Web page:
Tucked behind a mature vineyard of cabernet sauvignon grapes, just off Highway 12 in Glen Ellen, lies one of the most exotic and biologically diverse places in Sonoma Valley.
Sonoma Botanical Garden is not your typical garden. 25-acres of the property is dedicated to a wild-collected Asian woodland garden, the closest that most people will come to visiting the wilds of Asia and home to one of the largest collections of scientifically documented, wild-sourced Asian plants in North America and Europe. Ancestors of garden favorites like roses, camellias, rhododendrons, magnolias, dogwoods, maples, birches, and lilies, create a living museum of temperate Asian plants, all of which were started from wild-collected seed planted in 1990.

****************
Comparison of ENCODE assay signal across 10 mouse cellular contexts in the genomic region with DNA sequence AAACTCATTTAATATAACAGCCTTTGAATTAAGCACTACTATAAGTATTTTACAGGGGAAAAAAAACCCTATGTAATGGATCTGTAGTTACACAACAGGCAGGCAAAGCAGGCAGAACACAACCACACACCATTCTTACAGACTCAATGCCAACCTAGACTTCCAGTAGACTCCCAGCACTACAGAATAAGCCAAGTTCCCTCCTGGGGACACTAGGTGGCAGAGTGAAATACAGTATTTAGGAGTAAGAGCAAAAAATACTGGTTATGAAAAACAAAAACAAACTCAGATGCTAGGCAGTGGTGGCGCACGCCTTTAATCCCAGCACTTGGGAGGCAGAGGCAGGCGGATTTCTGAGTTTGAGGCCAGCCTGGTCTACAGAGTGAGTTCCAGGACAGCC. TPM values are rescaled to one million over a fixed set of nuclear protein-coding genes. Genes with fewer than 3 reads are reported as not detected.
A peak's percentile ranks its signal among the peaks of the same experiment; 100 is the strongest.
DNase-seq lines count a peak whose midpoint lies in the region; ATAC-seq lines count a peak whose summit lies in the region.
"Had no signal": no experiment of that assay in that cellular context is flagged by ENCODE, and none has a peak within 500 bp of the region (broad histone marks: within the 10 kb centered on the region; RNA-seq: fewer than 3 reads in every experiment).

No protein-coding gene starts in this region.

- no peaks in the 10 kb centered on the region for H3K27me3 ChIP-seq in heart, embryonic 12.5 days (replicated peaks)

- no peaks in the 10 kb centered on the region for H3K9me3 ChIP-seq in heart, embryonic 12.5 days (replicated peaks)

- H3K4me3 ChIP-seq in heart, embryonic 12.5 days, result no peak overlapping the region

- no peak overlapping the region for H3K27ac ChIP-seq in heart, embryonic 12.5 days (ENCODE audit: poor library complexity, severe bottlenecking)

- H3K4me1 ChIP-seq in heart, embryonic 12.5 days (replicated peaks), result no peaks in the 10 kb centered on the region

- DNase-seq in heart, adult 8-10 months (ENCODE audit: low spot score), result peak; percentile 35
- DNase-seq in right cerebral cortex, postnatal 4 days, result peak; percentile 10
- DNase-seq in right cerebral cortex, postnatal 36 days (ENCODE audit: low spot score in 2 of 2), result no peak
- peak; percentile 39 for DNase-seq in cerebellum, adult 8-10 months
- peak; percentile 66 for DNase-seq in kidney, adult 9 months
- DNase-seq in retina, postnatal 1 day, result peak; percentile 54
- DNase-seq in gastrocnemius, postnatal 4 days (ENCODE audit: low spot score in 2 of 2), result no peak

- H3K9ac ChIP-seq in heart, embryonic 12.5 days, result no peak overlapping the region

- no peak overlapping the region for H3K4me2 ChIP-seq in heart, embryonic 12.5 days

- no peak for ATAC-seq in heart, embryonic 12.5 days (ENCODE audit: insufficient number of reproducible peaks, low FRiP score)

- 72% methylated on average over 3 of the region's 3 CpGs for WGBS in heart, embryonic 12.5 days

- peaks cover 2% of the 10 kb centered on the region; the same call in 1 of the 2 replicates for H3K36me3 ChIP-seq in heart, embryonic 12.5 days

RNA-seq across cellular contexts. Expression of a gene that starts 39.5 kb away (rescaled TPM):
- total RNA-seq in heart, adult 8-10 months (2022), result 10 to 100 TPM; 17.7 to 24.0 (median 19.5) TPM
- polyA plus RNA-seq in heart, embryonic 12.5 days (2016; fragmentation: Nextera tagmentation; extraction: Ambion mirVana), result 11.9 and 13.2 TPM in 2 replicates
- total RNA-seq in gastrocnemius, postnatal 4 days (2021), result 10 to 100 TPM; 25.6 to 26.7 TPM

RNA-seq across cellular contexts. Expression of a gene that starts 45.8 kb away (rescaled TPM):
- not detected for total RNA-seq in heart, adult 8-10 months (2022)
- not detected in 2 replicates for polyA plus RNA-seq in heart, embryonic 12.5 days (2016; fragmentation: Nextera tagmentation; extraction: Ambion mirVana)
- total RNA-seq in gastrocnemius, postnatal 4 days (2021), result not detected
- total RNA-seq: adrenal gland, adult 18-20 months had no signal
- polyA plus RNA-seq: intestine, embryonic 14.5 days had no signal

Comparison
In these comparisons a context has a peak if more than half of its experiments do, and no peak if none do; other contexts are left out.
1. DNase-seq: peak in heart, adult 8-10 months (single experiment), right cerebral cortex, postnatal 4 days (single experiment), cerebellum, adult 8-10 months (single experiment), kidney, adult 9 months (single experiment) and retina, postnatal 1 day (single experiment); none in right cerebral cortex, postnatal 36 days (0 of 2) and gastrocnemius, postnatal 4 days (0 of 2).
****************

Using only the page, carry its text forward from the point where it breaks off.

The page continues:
Three Springs Ranch, a 22-acre parcel added to the Garden in 1998, vastly increases the Garden's potential for environmental education and compliments the Asian garden by bringing the mission of conservation home. The native oak savannah and chaparral is a conservation opportunity for both plant and animal species native to California. On top of a multitude of unique species, California is home to some of the same genera that are quintessential to East Asia (maples, roses, rhododendrons, oaks, and more).
These two complimentary plots not only serve as the foundation of Sonoma Botanical Garden's mission but also create a serene, beautiful garden. Gravel paths wind through glades of flowering shrubs, under shading branches of exotic trees, past tranquil ponds, and over and down rolling knolls. Vistas of the Valley take your breath away while hidden benches allow you to take a moment to breath. Although only the Asian woodland is open to the public, it's a place of varying beauty throughout the seasons, a locals’ getaway or easy day trip for walks, hikes, birding, photography, or the perfect picnic spot away from the crowds.